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CAMPAIGN 2000

Cheney and Lieberman Zero In on Government

Politics: Both campaign in critical state of Florida. Republican links foes to big government. Democrat says government can only set the stage for growth.

October 18, 2000|MEGAN GARVEY and MATEA GOLD | TIMES STAFF WRITERS

KISSIMMEE, Fla. — Stumping for votes separately in this state considered up for grabs, the Republican and Democratic nominees for vice president agreed Tuesday on one thing: Government doesn't create jobs, people do.

For Dick Cheney, the Republican, the sentiment has been part of his regular chorus on the stump. The engine that drives the American economy, he told supporters here Tuesday as he does each day on the trail, resides in the hard-working Americans who go to work everyday. "Not inside the Beltway" as he charges his opponents, Vice President Al Gore and Sen. Joseph I. Lieberman, believe.

Just a few miles down the road in Orlando, Cheney's rival for the vice presidency, Lieberman, outlined a different version of his vision for government at a conference of high-tech workers. Praising the achievements of the high-tech economy, Lieberman said the driving force behind the economy is the private sector. "Government, at its best, can create the environment in which growth will occur," he said.

Remarks Aimed at Countering Foes

Lieberman's remarks appeared designed to blunt the pointed criticism from Cheney and Republican presidential nominee George W. Bush that the Democrats are once again promoting "big government."

"We should not be about expanding government; we should be about expanding opportunity," Lieberman said, countering charges that the Democratic ticket's agenda would bloat the federal bureaucracy.

Florida, with 25 electoral votes, is one of the largest states that remains undecided, with polls showing Bush and Gore neck and neck. Republicans consider the state--whose governor, Jeb Bush, is their candidate's younger brother--to be a must-win.

Cheney, who was on the second day of a bus tour of central Florida, picked up Jeb Bush along the way--with the two politicians walking together down a short parade route in a picture-perfect community called the Villages, about half an hour from Ocala.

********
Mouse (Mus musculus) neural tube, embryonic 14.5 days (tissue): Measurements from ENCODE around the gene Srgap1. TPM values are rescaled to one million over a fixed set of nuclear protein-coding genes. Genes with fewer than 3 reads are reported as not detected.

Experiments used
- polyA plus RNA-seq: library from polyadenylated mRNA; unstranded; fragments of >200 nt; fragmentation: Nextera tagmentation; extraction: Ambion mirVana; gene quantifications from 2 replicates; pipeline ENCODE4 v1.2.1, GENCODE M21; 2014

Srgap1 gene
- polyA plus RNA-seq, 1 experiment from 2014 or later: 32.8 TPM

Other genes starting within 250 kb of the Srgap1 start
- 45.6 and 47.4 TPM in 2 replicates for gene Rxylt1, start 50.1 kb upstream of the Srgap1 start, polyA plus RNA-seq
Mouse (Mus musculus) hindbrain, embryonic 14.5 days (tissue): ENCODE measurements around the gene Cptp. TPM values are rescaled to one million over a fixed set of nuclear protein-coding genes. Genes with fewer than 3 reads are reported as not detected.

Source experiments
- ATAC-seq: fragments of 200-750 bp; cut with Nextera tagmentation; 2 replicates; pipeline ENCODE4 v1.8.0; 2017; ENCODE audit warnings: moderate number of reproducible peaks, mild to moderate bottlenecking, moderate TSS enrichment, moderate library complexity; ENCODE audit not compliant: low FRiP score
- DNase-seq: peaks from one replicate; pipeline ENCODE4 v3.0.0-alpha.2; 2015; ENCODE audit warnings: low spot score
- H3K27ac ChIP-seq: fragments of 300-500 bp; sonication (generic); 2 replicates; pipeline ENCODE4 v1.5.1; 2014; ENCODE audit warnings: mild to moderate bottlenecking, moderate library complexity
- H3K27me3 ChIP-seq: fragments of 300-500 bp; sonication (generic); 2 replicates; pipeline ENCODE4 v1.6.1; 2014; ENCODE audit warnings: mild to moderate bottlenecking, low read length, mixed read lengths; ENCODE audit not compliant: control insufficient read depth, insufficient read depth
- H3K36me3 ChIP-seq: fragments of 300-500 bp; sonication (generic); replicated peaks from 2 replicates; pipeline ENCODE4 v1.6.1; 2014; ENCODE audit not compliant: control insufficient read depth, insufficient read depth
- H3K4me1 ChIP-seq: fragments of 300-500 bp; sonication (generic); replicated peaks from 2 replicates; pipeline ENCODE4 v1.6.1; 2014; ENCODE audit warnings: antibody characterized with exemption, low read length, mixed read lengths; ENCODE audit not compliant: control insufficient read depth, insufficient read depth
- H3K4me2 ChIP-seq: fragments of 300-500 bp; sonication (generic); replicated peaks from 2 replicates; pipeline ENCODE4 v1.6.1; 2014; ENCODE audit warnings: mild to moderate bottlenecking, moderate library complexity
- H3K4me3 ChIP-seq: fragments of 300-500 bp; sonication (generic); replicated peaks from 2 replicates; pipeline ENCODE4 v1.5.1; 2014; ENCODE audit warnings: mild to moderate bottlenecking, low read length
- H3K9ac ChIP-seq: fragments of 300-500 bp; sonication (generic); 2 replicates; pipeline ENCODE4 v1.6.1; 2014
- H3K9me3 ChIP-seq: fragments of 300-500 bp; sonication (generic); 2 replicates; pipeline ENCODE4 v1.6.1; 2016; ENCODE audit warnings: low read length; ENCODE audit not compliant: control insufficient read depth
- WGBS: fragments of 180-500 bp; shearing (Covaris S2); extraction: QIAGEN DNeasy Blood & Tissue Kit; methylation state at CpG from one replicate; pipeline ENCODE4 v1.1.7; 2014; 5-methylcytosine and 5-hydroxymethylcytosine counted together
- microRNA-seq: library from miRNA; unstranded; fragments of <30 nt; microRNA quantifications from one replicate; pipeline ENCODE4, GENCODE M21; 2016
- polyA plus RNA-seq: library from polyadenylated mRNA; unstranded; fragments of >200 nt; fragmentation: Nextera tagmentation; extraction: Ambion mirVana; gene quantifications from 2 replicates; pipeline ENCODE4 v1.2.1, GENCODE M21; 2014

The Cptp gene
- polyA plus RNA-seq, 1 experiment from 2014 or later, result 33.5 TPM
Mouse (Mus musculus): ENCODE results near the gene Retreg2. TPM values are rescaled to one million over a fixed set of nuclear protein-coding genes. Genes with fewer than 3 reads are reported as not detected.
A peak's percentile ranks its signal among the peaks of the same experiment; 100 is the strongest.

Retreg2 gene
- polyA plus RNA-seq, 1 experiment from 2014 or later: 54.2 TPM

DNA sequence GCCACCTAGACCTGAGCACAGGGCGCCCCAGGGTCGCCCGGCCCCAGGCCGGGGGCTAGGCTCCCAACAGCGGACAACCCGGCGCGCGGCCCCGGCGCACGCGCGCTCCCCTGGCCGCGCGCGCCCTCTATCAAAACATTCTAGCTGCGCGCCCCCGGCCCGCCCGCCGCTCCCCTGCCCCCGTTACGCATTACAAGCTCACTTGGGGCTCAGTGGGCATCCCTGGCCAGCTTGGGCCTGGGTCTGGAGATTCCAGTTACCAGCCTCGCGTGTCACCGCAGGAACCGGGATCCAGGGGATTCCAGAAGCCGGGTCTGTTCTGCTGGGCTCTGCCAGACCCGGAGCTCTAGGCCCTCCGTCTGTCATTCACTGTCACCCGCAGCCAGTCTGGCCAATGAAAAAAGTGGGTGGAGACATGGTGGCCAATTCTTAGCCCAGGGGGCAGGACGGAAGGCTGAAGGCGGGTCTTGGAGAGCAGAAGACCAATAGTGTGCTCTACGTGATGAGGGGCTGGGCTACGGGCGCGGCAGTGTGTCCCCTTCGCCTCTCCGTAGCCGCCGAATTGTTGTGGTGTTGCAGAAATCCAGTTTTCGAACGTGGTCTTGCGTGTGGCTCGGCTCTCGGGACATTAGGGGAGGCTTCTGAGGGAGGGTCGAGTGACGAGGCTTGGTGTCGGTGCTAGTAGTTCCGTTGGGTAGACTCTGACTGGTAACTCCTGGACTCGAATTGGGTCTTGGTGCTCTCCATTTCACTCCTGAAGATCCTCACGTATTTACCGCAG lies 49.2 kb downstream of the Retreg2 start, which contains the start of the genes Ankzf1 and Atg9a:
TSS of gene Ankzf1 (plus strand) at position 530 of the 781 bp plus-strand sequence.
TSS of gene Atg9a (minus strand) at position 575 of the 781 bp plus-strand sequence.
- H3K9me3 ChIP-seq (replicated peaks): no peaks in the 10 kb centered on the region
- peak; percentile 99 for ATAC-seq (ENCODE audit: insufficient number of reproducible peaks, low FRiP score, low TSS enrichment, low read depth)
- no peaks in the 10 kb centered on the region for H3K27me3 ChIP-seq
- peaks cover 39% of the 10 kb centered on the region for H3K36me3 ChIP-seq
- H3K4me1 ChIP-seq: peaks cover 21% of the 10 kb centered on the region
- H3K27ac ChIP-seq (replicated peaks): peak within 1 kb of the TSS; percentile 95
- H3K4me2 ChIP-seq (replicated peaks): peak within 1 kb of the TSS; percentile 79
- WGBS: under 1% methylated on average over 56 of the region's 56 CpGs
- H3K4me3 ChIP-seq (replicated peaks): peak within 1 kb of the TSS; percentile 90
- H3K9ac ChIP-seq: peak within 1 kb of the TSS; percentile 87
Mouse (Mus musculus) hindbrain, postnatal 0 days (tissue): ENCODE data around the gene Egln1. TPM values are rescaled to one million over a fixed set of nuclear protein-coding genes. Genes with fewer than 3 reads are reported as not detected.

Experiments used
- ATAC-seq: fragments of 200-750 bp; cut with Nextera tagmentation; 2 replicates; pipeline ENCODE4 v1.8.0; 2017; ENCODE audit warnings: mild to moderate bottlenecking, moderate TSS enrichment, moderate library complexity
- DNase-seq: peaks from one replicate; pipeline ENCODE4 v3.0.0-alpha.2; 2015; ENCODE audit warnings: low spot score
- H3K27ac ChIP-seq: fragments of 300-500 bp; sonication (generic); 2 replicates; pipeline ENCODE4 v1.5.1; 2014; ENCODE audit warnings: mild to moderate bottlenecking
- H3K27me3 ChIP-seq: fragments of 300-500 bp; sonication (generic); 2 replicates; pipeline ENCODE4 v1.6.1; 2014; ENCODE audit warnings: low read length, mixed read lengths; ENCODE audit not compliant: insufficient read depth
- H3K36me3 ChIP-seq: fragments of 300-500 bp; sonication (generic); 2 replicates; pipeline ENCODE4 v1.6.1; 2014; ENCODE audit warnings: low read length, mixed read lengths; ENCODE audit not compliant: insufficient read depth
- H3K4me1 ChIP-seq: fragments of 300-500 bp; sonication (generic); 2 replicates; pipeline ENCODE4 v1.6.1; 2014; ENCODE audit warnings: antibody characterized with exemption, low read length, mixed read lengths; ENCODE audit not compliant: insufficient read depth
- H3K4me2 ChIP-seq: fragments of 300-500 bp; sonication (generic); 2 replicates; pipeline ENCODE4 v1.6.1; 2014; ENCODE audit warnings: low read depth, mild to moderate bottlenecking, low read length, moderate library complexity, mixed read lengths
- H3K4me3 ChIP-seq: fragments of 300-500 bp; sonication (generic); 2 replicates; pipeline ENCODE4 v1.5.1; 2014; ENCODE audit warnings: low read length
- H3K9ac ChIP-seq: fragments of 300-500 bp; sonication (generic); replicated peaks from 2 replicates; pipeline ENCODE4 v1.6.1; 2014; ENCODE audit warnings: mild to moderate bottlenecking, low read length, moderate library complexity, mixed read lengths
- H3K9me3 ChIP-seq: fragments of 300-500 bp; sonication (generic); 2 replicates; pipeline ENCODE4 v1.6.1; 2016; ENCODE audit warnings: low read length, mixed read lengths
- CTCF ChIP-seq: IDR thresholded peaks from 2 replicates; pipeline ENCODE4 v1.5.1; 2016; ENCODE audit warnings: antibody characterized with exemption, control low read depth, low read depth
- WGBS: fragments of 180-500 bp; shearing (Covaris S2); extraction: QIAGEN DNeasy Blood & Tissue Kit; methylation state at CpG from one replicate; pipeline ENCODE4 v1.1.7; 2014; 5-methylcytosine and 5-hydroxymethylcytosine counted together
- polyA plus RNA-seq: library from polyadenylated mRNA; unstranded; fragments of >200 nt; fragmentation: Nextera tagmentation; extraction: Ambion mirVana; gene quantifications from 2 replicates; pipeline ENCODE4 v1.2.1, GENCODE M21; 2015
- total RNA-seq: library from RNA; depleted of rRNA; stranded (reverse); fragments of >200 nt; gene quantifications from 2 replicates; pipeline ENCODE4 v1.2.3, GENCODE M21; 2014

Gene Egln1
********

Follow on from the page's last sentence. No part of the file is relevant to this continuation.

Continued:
At Central Florida Community College in Ocala, Cheney was welcomed to the stage by hundreds of supporters shouting "Help is on the way!"--the phrase that has become an unofficial slogan for his campaign because of his steady criticism of the state of the American military.

When asked by an audience member about who deserves credit for the booming economy, Cheney gave only minimal nod to President Clinton. Good economic times, he said, have roots 20 years old with Reagan's tax cuts. He also credited the end of the Cold War, the election of a Republican Congress in 1994 and solid leadership at the Federal Reserve.

"I will give Bill Clinton credit in some areas, such as, for example, solid monetary policy," he said. "But the notion that somehow the economy was in terrible shape the day Bill Clinton walked into the White House and turned everything around--I just don't buy that. I don't think it's true and I think anyone who looks at it objectively would agree with me."

Unmentioned by Cheney was the recession that contributed to Clinton's defeat of President Bush in 1992. In that election year Democrats successfully turned against the senior Bush the question made famous by Reagan: "Are you better off now than you were four years ago?"

Cheney ended the day in Tallahassee, where he watched the debate at a Republican woman's club and spent the night at the governor's mansion. Today he is scheduled to campaign in Pennsylvania and New Jersey.

Lieberman, also on his second day on the trail in Florida, acknowledged that government can help promote the development and use of new technology. He advocated the creation of a chief information officer to coordinate efforts to put federal government services online.

But he also said that, although the government can help wire schools, it will be market forces that ultimately even out access to the Internet in society. "Consistent with the more limited view of government that Al Gore and I have . . . government can empower people, can help to create more opportunity, more choices, but can never be seen as the institution in our society that solves all the problems," the candidate said.

Both Tickets Tout High-Tech Backing

On a three-state campaign day, Lieberman and Gore also picked up the endorsement of about 440 high-tech business leaders who praised the Democrats as the best leaders for the Information Age.

The Bush/Cheney campaign countered that it too had received the endorsement of 440 members of a high-tech coalition, presumably 440 different individuals from the Democratic supporters.

While Gore has been mocked for his claim that he helped create the Internet, several executives Tuesday praised his support for early development of the technology.

"From a historical standpoint, the Internet today in a large part exists because of Al Gore, and Mr. Gore's support for the technology industry, support for the new economy, is something that extends back in time," Netscape founder Mark Andreessen said in a conference call with reporters.

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